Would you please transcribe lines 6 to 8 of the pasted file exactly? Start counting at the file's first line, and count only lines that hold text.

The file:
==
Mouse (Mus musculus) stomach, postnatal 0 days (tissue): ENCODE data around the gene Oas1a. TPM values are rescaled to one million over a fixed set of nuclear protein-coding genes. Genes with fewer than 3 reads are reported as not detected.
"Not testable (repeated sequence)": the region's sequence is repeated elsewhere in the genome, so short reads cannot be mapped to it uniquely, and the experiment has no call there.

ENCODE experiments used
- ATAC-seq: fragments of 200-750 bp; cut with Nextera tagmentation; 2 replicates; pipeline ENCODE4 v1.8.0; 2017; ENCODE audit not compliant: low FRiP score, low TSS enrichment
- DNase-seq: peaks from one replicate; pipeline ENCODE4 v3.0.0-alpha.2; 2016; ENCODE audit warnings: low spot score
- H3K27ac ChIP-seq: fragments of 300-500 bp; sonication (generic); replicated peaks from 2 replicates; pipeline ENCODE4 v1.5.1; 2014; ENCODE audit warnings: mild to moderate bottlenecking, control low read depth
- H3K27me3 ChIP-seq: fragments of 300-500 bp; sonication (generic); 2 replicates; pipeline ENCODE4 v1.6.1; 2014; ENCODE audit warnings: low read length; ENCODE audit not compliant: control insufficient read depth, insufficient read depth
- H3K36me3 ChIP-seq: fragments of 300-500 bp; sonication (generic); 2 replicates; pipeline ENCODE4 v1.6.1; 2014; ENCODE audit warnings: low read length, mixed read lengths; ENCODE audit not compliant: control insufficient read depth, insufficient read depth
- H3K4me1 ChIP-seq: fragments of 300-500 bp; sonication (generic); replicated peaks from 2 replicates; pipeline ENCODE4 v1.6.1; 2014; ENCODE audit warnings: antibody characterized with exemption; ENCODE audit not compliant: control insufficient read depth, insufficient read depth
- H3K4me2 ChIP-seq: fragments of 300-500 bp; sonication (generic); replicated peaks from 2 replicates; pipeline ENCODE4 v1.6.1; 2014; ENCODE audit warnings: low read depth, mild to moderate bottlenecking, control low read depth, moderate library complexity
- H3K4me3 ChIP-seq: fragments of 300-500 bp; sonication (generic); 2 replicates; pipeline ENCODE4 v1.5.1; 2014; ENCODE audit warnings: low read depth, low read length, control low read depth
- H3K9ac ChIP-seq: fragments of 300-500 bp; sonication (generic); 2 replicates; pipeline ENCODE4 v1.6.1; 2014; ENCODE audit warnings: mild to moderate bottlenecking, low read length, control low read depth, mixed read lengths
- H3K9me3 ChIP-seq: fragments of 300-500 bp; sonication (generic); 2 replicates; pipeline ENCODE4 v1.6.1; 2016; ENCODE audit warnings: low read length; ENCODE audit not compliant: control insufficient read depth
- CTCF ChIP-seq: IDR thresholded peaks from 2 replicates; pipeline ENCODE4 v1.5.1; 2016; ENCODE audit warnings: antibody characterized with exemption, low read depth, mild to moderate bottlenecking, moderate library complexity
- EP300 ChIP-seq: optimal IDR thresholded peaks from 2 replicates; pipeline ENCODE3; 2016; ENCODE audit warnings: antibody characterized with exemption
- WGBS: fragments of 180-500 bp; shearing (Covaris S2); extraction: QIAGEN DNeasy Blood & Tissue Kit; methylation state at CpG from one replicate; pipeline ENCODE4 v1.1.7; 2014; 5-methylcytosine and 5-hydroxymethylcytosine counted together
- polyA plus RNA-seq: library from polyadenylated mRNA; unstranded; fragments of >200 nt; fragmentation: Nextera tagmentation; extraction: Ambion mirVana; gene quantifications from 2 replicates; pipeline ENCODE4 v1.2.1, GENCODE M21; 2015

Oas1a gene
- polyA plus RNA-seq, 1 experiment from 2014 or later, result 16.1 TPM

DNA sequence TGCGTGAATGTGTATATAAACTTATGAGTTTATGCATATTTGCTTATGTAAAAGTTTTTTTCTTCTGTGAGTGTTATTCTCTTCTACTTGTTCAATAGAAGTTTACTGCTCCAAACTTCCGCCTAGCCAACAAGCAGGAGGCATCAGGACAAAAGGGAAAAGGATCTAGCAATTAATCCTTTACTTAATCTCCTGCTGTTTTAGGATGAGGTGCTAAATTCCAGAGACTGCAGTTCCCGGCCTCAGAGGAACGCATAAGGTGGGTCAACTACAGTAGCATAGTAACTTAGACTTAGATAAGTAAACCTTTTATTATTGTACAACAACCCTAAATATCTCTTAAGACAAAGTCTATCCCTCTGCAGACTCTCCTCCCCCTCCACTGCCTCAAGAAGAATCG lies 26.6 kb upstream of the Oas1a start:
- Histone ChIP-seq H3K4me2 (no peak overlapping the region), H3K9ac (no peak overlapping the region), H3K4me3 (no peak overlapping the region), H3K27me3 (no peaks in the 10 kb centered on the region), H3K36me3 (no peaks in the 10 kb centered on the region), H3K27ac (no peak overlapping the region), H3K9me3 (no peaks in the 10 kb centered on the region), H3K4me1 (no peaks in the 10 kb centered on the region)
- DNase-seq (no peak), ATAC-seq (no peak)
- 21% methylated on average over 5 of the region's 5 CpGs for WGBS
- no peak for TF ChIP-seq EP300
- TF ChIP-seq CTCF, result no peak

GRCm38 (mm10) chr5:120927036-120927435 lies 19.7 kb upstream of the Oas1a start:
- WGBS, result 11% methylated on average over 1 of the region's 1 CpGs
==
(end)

- H3K27ac ChIP-seq: fragments of 300-500 bp; sonication (generic); replicated peaks from 2 replicates; pipeline ENCODE4 v1.5.1; 2014; ENCODE audit warnings: mild to moderate bottlenecking, control low read depth
- H3K27me3 ChIP-seq: fragments of 300-500 bp; sonication (generic); 2 replicates; pipeline ENCODE4 v1.6.1; 2014; ENCODE audit warnings: low read length; ENCODE audit not compliant: control insufficient read depth, insufficient read depth
- H3K36me3 ChIP-seq: fragments of 300-500 bp; sonication (generic); 2 replicates; pipeline ENCODE4 v1.6.1; 2014; ENCODE audit warnings: low read length, mixed read lengths; ENCODE audit not compliant: control insufficient read depth, insufficient read depth